New Internationalist

Turkey takes the honour out of killing

August 2005

Early last year 22-year-old Guldunya Toren was shot in Istanbul, Turkey, because she gave birth to a boy out of wedlock. While she was recovering in hospital from a first attempt on her life, a male relative disguised as a visitor came to her bedside and murdered her.

Toren is one of the many women killed to preserve the ‘honour’ of her family. Recent changes to Turkey’s Penal Code (TCK) have brought a victory for women like her in a country where daily violence is a chilling reality. Prompted by the European Union (EU) to revamp its legislation before Turkey becomes a member of the EU in addition to a fierce fight put up by women activists, the reformed legislation includes a life sentence for those involved in honour killings. ‘Prior to the new legislation, punishment for committing a murder in the name of honour was two-and-a-half years in jail, after which the murderer received a hero’s welcome back into the community,’ says lawyer and activist Hulya Gulbahar.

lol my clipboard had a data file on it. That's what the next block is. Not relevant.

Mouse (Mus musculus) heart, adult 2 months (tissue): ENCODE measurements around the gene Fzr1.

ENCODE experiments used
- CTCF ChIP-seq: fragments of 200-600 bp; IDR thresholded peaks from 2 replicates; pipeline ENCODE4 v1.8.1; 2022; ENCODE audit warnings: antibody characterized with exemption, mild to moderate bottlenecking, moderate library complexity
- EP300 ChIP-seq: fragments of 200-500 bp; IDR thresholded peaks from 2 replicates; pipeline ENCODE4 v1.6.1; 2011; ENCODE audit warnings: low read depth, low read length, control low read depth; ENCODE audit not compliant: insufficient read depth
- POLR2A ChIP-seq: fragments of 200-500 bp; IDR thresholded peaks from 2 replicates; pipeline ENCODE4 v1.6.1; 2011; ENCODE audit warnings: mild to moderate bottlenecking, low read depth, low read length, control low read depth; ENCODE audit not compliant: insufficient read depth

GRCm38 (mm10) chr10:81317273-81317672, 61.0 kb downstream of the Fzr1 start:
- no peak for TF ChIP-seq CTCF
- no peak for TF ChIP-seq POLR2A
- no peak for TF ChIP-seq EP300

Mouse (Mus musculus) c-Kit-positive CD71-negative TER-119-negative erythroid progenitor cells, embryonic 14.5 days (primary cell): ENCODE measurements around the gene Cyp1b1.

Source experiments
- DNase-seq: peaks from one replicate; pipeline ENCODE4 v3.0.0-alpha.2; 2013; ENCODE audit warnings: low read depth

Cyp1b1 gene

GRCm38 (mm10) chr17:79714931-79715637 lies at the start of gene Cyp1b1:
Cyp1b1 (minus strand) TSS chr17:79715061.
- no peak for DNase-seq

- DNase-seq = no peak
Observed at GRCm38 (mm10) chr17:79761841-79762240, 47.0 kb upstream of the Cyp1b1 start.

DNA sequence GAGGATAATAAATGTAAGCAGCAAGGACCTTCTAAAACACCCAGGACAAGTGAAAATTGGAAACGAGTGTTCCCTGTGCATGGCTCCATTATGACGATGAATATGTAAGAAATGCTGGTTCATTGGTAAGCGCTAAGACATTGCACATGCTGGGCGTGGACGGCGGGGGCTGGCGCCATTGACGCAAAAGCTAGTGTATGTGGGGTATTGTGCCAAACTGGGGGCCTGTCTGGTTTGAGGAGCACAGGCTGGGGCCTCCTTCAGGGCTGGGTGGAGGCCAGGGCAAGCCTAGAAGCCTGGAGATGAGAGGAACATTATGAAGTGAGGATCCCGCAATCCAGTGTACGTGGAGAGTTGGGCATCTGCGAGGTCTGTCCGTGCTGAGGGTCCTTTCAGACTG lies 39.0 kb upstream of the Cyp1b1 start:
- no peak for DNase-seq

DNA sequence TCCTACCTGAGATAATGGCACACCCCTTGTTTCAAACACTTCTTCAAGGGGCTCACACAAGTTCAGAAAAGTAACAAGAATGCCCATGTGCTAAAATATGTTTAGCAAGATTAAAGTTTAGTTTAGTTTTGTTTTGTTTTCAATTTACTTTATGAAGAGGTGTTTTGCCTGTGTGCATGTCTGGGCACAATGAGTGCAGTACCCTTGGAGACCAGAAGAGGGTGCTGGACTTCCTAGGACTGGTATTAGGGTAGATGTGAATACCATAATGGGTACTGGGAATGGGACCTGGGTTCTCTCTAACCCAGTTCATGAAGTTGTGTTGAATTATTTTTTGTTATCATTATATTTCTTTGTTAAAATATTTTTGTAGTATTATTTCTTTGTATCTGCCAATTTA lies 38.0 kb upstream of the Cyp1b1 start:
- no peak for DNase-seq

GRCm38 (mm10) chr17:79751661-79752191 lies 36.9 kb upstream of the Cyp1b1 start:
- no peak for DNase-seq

Due to the reforms, the rape of a spouse is now illegal, domestic violence is recognised as torture, incest is outlawed, and rapists who previously escaped punishment by marrying their victims will no longer walk free.

Mehru Jaffer / Women's Feature Service

This column was published in the August 2005 issue of New Internationalist. To read more, buy this issue or subscribe.

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